A Slow Streets update: 2017 picks revving up; new applications available

Applications for the latest round of Boston’s Neighborhood Slow Streets program are now available, as neighborhoods from the first batch start to see movement from the city to make their chaotic intersections and unmarked crossings safer for cars, bicyclists, and pedestrians alike.

Slow Streets is an initiative focusing on multi-block sections of the city for made-to-order traffic calming and mitigation efforts. Forty-seven groups, weighted by needs that included crash and population metrics and support from the community, applied last year. The list was finally narrowed down to five — including two in Dorchester.

“Due to the popularity of the pilot, BTD developed a metrics-based application review process to evaluate requests by groups of residents interested in bringing the program to their neighborhoods,” said Boston Transportation Commissioner Gina N. Fiandaca in a statement announcing the new round in late June.  “Five new zones were selected in 2017 and BTD is currently advancing through the planning and design work for each of these zones. Boston’s Public Works Department will manage construction of the five new projects and we anticipate that all work will be completed in 2019.”

City transportation officials presented early suggestions to the West of Washington (WOW) Coalition last Thursday. The proposals were drawn from a survey of the study area and presented “really good options,” WOW president Laquisa Burke said in an interview this week.
“It’s been very positive,” she said. “People are really excited.”

Their zone is a rectangle of 12 blocks, including four one-way streets, hemmed in by Norwell, Harvard, Whitfield, and Washington streets. It is one of five new zones selected in 2017 for the program, which was launched with two pilot areas the year prior: Talbot-Norfolk Triangle (TNT) in Dorchester and the Stony Brook neighborhood of Jamaica Plain.

WOW’s area touches the TNT zone along Talbot Avenue, which will mean the creation of a larger Slow Streets area once both are completed.
“We’re able to use a lot of the implementation they used in the pilot program in TNT,” Burke said, “because whatever effects TNT ultimately affects Norwell Street.”

Standing driving behaviors have long aggravated WOW residents, she said. Some preliminary options for fixing up the zone include “no parking” signage at certain corners, speed humps, pedestrian light signals, speed readers, and lane dividing lines on Norwell Street.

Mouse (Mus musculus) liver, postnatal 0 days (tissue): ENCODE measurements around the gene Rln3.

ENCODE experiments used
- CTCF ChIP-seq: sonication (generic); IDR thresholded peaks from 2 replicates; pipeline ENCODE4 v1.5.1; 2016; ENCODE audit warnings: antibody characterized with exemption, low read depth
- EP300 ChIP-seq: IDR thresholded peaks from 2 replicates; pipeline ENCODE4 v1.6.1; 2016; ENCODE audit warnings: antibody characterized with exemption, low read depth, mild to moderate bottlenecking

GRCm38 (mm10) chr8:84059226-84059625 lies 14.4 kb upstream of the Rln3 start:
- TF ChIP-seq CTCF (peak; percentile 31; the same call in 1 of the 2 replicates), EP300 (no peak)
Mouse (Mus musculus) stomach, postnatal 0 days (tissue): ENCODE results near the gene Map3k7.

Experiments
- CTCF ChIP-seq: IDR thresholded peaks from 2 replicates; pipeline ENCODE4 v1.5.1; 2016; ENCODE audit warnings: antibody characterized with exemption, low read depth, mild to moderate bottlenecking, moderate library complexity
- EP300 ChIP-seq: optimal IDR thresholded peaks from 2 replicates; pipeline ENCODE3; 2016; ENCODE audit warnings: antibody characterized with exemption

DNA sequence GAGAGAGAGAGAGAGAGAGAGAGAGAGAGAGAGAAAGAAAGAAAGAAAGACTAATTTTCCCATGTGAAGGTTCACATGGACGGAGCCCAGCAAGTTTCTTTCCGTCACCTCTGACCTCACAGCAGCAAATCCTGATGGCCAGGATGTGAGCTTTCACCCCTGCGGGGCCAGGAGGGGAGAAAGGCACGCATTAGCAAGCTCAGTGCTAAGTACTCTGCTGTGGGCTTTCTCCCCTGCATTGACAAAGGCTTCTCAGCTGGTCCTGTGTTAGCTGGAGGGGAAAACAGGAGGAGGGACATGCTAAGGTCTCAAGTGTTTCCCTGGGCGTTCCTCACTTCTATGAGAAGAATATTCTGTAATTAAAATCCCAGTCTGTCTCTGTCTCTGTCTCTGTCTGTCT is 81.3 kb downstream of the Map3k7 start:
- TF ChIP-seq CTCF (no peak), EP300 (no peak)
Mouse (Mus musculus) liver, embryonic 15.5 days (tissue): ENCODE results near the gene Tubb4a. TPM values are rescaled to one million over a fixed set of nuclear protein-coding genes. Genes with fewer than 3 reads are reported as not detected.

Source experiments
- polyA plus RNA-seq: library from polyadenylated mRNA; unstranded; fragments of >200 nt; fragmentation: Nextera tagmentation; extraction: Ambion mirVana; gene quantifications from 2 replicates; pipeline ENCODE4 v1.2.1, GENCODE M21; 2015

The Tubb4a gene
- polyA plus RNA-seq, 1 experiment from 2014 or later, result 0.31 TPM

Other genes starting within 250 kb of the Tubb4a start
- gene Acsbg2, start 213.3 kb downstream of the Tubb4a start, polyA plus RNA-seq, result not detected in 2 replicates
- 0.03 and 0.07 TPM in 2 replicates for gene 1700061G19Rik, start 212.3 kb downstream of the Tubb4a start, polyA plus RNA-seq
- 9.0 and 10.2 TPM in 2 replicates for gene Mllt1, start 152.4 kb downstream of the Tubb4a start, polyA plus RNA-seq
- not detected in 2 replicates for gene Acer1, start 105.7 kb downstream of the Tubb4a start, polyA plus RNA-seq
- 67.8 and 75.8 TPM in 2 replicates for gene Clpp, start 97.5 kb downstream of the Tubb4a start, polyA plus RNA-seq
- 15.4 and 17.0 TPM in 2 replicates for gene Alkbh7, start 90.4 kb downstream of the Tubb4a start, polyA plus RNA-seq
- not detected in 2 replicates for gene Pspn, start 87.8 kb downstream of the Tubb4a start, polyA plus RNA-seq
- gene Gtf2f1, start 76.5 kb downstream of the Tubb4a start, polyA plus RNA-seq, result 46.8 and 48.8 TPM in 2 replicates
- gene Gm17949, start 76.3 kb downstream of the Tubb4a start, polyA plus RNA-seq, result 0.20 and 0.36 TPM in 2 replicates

“Those will hopefully get people to slow down,” Burke said. “There’s an astronomical amount of speeding on the streets and it’s starting to filter out into the neighborhood.”

Traffic in the area is not only a frustration — Burke said some 1,000 cars pass along their stretch of Park Street every day — but also a profound safety issue. On a night in May 2015, 18-year-old Fritz Philogene was riding his bicycle along Talbot Avenue near the intersection with Norwell Street. An unlicensed 33-year-old Dorchester man driving a white Cadillac slammed into the rear of a BMW and both vehicles careened into the intersection, striking and killing Philogene, a Haitian-born West Roxbury Academy student, just a block from his home.

That crash is still on the minds of West of Washington neighbors, Burke said.

Shifting some streets to one-way only in certain sections, like a “major” stretch of Park Street around the intersection of Norwell Street heading toward Washington, will prevent routine use of the roadway as a “cut through,” Burke said. Although some wish Norwell itself was floated as a one-way street, raised crosswalks at the Park Street intersection should also help, Burke added.

Last Thursday’s was one of several Slow Streets meetings, with another planned in a few months, Burke said. “Implementation won’t start until next spring, and it might take a year,” she said. “We’re just going over the options now.”

But they have a good head start. Through 311 requests and working with the Transportation Department to bring in some new signage and painted crosswalks, traffic movement around WOW is already under way.

“It was just the community prepping ourselves,” Burke said, “so now that Slow Streets is coming, they have more to work with.”

The four other zones from WOW’s batch — parts of Chinatown, the Grove Hall/Quincy Corridor, Highland Park, and Mount Hope/Canterbury — are also in the first few rounds of public meetings.

New applications, submitted by neighborhood associations, community groups, faith-based intuitions, or other organized groups of neighbors, can be submitted to the Boston Transportation Department through Fri., Aug. 24, 2018.

Additional information about Slow Streets application requirements can be found online at boston.gov/departments/transportation/neighborhood-slow-streets.